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Political Violence and Activism in Iraq

von Nils Mallock

A Defence Mechanism Against Personal Uncertainty?

In October of 2019, mass protests erupted throughout Iraq and continue to lead to clashes between activist groups and state security forces. While specific demands and actors change over time, unrest is not a new phenomenon in a country that has been exposed to decades of extreme political violence and conflict. But what exactly motivates people to engage in such behavior?
The question why people take to the streets or engage in violent behavior has been widely discussed. However, there is no clear cut answer to this; different points of view still exist, often challenging each other. Some standpoints have changed over time or were refuted entirely. Consequently, theories and explanations have been adapted.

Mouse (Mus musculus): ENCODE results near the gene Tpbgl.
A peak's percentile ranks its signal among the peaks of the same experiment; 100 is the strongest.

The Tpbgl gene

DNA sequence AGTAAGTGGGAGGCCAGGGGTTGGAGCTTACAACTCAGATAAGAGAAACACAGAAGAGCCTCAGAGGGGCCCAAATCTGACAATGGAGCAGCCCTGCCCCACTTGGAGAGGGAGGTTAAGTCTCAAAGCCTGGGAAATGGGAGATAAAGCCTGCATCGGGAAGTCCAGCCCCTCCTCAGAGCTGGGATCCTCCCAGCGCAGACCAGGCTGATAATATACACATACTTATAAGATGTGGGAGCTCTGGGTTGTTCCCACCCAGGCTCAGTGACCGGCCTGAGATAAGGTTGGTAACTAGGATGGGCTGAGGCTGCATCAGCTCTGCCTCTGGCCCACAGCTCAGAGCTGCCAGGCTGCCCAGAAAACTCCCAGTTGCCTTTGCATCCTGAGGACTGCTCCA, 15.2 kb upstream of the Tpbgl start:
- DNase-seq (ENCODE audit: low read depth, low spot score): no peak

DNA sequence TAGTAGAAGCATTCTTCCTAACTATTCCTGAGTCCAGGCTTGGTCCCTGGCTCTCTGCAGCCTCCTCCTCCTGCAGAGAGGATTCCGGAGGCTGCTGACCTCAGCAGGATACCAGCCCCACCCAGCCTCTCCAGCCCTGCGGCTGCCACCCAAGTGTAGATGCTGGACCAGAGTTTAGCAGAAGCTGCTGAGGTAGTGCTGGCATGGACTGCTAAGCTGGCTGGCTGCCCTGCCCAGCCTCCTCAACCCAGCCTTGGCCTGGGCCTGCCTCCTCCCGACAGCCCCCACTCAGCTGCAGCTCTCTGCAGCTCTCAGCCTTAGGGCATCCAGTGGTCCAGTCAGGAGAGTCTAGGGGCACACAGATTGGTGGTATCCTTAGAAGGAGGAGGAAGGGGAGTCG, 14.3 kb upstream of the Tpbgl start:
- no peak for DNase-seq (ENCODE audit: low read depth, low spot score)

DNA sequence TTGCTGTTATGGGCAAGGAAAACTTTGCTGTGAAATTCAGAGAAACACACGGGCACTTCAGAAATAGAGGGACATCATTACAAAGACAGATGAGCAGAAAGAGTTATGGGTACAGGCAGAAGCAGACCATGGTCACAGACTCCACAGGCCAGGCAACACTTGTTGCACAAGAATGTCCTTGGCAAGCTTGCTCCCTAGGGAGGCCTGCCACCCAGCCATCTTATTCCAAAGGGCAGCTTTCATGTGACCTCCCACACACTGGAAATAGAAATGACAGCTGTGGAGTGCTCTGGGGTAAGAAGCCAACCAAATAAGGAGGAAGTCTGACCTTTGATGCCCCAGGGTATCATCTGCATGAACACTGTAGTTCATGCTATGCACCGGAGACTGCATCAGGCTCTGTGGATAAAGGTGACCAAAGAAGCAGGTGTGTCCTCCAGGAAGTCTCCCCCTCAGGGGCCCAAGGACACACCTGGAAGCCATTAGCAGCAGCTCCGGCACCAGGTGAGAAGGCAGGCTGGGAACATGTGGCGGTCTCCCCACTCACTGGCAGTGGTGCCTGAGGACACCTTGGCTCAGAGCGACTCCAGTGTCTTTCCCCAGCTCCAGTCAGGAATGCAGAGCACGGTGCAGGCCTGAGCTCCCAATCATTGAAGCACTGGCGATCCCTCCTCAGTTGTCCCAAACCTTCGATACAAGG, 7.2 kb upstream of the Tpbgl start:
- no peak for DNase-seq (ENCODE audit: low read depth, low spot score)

Further, despite a sense of urgency among policymakers, research so far offers inconclusive explanations and studies in particularly affected regions are rare. Therefore, a series of field experiments was conducted throughout Iraq in order to examine whether psychological factors can cause increased readiness to participate in different forms of political action. Results from 274 participants show that especially violent and illegal activism may in part be a reaction to feelings of personal uncertainty. Building on established theory and practices from the field, these novel findings offer actionable insights for policymakers to prevent and counter violent extremism in Iraq and beyond.

Gregor Jaecke

Gregor Jaecke bild

Leiter des Auslandsbüros Syrien/Irak

gregor.jaecke@kas.de +961 1 388 061/62 +961 1 388 064

David Labude

David Labude

Wissenschaftlicher Mitarbeiter

david.labude@kas.de +961 1 388 061/62 +961 1 388 064